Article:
Insurers could soon be able to deploy drones for speedier response to natural disasters under a provision in legislation reauthorizing the Federal Aviation Administration passed by the Senate Wednesday.
“The process called for in this legislation represents a vital step toward the use of drone technology to help policyholders during their time of greatest need,” said Jimi Grande, senior vice president of federal and political affairs for the National Association of Mutual Insurance Companies (NAMIC). “Drones can go into disaster-stricken areas long before those areas can be established as safe for humans, which means damage can be surveyed and claims can begin to be processed far more swiftly to help victims begin their recovery process.”
Among several provisions dealing with unmanned aircraft systems in the legislation is congressional direction to the FAA to establish a process by which “civil or public” operators may apply to use drones in areas affected by natural disasters.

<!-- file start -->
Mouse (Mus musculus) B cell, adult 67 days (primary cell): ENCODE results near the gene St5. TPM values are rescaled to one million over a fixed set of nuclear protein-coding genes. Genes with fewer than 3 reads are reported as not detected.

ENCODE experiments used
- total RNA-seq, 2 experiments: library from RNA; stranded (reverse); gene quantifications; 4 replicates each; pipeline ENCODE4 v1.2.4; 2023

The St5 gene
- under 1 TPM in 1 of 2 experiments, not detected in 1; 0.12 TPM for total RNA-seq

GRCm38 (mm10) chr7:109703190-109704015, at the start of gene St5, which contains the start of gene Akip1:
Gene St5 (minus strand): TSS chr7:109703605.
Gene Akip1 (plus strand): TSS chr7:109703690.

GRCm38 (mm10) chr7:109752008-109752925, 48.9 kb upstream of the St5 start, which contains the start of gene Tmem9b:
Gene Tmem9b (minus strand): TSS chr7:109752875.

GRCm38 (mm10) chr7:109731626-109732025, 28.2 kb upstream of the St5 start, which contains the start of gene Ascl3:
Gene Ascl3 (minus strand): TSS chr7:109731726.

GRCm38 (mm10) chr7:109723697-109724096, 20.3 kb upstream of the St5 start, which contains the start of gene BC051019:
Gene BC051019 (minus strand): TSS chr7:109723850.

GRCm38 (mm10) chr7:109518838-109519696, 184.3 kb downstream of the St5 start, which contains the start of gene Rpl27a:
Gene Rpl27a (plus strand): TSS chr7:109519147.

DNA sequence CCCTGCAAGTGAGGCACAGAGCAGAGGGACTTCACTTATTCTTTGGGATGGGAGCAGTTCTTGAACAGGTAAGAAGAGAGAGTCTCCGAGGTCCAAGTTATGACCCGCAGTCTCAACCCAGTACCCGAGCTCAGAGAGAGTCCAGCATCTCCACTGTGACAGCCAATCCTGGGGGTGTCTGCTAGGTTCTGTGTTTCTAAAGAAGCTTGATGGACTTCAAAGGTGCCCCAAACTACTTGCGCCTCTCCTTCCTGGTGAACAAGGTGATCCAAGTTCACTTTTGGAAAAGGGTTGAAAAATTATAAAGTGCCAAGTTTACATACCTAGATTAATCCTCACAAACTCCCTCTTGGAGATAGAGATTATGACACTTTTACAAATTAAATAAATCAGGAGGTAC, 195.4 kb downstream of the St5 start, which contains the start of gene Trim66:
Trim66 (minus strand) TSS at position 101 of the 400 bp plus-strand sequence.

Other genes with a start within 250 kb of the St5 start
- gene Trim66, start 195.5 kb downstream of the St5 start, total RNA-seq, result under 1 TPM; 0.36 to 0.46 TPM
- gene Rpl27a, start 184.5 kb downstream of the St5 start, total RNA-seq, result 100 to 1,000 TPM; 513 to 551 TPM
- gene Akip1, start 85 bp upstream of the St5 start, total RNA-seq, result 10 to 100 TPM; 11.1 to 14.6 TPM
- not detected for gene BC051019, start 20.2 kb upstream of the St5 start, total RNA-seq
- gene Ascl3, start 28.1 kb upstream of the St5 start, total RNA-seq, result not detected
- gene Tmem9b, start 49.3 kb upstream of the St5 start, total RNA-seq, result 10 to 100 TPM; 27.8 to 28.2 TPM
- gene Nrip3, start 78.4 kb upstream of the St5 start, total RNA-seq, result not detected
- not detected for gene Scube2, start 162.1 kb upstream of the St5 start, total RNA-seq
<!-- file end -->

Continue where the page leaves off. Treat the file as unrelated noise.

“This process will ensure that local officials can maintain control of the situation and the safety of the affected communities, while at the same time allowing insurers to unleash the benefits of this emerging technology to help their policyholders,” Grande said.
The legislation, passed by the House on July 11 via voice vote, authorizes FAA operations through September 2017.
With passage by the Senate, the bill now moves to the president’s desk to be signed into law.
“Drone technology is constantly evolving, with new potential uses being explored and developed,” Grande said. “NAMIC applauds Congress for acknowledging this growth and working to keep up with it.”
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